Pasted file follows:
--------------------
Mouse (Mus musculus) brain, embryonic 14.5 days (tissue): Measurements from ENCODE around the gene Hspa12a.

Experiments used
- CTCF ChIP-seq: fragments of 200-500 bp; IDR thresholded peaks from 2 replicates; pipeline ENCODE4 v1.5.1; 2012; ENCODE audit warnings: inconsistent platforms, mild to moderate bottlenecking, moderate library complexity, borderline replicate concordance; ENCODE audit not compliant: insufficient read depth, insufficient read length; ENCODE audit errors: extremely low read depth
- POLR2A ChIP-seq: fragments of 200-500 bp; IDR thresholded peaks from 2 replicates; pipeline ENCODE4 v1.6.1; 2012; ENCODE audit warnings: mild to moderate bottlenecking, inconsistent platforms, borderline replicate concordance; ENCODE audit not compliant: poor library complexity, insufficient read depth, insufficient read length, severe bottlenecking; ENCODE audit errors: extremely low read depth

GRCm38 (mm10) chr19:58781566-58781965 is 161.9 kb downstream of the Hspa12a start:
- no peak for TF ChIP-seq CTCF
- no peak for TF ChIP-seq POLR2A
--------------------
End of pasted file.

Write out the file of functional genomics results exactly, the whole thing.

Mouse (Mus musculus) brain, embryonic 14.5 days (tissue): Measurements from ENCODE around the gene Hspa12a.

Experiments used
- CTCF ChIP-seq: fragments of 200-500 bp; IDR thresholded peaks from 2 replicates; pipeline ENCODE4 v1.5.1; 2012; ENCODE audit warnings: inconsistent platforms, mild to moderate bottlenecking, moderate library complexity, borderline replicate concordance; ENCODE audit not compliant: insufficient read depth, insufficient read length; ENCODE audit errors: extremely low read depth
- POLR2A ChIP-seq: fragments of 200-500 bp; IDR thresholded peaks from 2 replicates; pipeline ENCODE4 v1.6.1; 2012; ENCODE audit warnings: mild to moderate bottlenecking, inconsistent platforms, borderline replicate concordance; ENCODE audit not compliant: poor library complexity, insufficient read depth, insufficient read length, severe bottlenecking; ENCODE audit errors: extremely low read depth

GRCm38 (mm10) chr19:58781566-58781965 is 161.9 kb downstream of the Hspa12a start:
- no peak for TF ChIP-seq CTCF
- no peak for TF ChIP-seq POLR2A